Martha Thomases: Comics Girls Like?
It’s a modern meme that geeks are guys, and tech nerds are guys, and that first adapters are guys. Girls are more interested in gossip and romance and shoes.
All guys are Sheldon Cooper. All girls are Kim Kardashian.
Needless to say, none of this is true. Not only is it a ridiculous exaggeration (which it is), but the initial assumptions aren’t true.
It isn’t even a societal expectation any longer. According to a new study, girls “are getting earlier and deeper access to (digital) devices than boys.”
Girls have always read more books than boys, and, as a result, women have always read more books than men. This is true throughout all genres of fiction, including science fiction and mysteries.
The area in which it is not true is comic books.
We can all recite (in unison) the reasons girls don’t read comic books as frequently as boys. The environment doesn’t welcome girls. Too many comic book stores (still!) promote their wares with posters featuring super heroines with impossible anatomies and sculptures of super heroines with impossible anatomies and action figures of super heroines with impossible anatomies.
Thank goodness there is more to comics than comic books like that. Unfortunately, it can be difficult for a new customer to discover other kinds of books when stores don’t promote them.
Girls with parents who give them tablets to play with in numbers greater than boys, and girls whose parents let them read books on tablets in greater numbers than boys will soon be girls who read comics on tablets in greater numbers than boys. They will provide a lucrative market for the kinds of comics girls like, and they won’t have to go into a comic book store to do so.
If these girls are like other readers of e-books, they will enjoy reading books online, and then want to own physical books as well. Will comic book stores be able to deal with this?
Successful bookstores don’t separate their wares into girls’ books and boys’ books. They rack them by subject matter and genre. They promote new titles and famous authors, true, but they also tend to “hand sell,” which means that employees will recommend books they’ve enjoyed to customers who ask. Publishers might use sex to sell (see Fifty Shades of Whatever), but they tend to use cover art that won’t embarrass the reader in public.
The comic book business would be smart to do the same. It might mean fewer women in refrigerators, and there are a lot of executives invested in that attitude. One would think that women with wallets would be a bigger draw.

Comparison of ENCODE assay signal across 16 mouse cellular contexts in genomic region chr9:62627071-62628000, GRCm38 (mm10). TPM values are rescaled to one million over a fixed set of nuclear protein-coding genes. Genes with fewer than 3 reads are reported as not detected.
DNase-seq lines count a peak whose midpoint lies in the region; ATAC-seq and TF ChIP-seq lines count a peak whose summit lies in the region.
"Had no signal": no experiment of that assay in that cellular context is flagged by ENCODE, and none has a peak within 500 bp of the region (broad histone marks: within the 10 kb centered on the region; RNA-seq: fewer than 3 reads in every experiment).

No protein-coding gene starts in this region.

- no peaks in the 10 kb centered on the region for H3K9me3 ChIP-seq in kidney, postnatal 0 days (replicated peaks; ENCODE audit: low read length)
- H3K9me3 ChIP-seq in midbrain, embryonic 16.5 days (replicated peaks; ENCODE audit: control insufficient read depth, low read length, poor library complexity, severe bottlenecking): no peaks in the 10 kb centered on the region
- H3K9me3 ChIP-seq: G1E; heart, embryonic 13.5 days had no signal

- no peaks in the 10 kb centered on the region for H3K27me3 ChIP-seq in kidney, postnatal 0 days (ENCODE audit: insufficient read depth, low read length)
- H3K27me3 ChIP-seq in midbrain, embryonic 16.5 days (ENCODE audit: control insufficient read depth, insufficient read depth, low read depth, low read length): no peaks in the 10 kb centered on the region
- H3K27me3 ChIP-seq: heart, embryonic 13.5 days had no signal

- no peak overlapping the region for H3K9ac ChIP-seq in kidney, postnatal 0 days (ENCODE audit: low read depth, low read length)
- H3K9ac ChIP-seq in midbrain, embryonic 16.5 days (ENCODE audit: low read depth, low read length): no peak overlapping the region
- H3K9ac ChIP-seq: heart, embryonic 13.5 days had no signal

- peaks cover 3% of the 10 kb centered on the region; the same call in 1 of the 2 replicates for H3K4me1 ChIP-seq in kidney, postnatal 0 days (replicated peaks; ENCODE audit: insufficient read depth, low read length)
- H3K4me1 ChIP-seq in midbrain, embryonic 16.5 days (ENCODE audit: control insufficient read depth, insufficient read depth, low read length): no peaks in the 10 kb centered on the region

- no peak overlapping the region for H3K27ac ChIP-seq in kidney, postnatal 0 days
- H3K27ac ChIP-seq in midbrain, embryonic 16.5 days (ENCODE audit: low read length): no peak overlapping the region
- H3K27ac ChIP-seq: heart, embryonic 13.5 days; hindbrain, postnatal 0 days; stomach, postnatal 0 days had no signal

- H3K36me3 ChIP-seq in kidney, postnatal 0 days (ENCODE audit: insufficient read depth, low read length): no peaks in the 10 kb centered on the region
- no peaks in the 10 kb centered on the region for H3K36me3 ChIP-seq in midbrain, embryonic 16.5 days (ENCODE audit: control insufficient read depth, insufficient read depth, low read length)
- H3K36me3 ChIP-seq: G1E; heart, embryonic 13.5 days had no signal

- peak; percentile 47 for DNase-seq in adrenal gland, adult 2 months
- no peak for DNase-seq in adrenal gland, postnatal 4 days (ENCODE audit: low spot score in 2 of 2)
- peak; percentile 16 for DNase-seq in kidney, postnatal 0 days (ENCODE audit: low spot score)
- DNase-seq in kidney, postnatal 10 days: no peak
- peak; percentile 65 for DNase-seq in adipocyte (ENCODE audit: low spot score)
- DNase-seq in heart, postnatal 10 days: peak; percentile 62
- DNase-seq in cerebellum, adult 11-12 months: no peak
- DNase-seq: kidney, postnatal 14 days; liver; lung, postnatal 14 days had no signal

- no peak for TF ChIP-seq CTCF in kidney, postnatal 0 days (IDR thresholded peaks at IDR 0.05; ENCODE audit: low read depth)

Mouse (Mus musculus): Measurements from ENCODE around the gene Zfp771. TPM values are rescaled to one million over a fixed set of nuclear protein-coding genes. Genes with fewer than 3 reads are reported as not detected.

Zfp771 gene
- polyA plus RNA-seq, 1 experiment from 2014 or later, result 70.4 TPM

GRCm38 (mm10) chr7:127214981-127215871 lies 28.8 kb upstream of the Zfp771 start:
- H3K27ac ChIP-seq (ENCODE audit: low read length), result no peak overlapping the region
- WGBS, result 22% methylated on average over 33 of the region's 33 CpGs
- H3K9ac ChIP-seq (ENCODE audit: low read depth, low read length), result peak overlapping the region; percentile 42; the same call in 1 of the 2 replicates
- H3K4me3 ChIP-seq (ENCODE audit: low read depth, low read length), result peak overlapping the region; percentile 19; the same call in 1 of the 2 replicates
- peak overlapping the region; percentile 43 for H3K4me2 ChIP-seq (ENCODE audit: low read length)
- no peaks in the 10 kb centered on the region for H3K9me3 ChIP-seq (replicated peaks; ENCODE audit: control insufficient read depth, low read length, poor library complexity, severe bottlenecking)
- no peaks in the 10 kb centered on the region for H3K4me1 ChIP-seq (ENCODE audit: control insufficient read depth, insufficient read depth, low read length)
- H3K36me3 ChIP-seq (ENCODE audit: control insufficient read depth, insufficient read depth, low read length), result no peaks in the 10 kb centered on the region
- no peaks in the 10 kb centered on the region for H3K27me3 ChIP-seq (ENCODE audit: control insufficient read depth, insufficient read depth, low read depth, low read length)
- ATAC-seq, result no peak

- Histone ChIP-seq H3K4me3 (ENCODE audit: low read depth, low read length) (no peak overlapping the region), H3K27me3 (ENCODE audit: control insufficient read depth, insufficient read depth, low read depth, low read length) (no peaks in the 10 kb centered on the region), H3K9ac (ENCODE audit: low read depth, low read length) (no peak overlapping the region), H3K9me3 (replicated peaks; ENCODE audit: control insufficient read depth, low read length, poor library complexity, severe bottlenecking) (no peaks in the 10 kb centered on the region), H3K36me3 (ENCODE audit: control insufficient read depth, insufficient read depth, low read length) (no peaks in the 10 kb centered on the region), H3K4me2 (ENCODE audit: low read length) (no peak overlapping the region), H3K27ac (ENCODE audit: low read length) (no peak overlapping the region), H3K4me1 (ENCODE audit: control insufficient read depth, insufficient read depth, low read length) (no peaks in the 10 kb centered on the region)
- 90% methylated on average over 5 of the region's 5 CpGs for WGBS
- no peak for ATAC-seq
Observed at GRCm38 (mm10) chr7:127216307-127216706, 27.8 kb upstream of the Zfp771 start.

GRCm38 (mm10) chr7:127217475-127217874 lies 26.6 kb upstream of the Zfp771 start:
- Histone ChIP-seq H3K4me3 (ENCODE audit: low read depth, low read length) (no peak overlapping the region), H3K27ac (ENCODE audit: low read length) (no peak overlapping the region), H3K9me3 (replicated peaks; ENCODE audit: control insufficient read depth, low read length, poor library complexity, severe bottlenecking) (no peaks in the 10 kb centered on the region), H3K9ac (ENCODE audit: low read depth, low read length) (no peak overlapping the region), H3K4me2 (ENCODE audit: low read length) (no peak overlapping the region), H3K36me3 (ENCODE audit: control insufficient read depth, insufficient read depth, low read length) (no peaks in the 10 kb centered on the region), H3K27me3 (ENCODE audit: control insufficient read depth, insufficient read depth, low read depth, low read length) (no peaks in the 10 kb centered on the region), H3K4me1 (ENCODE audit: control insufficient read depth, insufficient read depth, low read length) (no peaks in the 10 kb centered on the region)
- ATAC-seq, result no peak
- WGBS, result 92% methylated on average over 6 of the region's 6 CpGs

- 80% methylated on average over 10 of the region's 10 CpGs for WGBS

SATURDAY: Marc Alan Fishman
SUNDAY: John Ostrander
This is a fantastic article. Hopefully in the very near future publishers will be desperate enough to do the right thing, and try to appeal to all demographics instead of catering to stereotypes.
But one sidenote- and not to downplay the obviously negative affects that exaggerated forms can have on young female readers (as well as the sexualized programming it can instil in male readers), but I’ve always been surprised that the same is not mentioned more often for the other sex. I’d bet many young male readers can really feel just as ostracized by the idealized masculine forms in comics as well. I know I did when I was in my preteens, which likely played a role in my later depression. I got over all of that for the most part (partially thanks to Tai Chi and isometrics, sorry, TMI), but maturing males can be made to feel just as hopelessly compelled to match society’s ideal as does the fairer sex. Hell, maybe I should finally get around to writing something on it myself…
My wife, (and myself also but that’s not pertinent), was a fan of Ms. Tree. She occasionally asks if that series is coming back. Wish it would.
I loved MS. TREE, George. But I think Max is too busy with novels and such.
Ms. Tree “returned” in one of the “Hard Case Crime” paperbacks a few years ago. The novel, “Deadly Beloved” adapts the intitial two Ms. Tree comic-arcs (graphic novels, whatever) into a single prose novel. Not a new story, but the prose format allows Collins to give more depth and background to the characters. And good old Terry Beatty did the cover!
Great column, Martha! Great minds must think alike, because my column on Monday is related to this problem, which, maybe, is in the process of disappearing as the next generation(s) come up behind us?
Oh, yeah, did I tell you about the time I went for an interview, and there was a young woman, in her twenties, sitting next to me reading one of the collected graphic novels of SANDMAN? It was SO cool!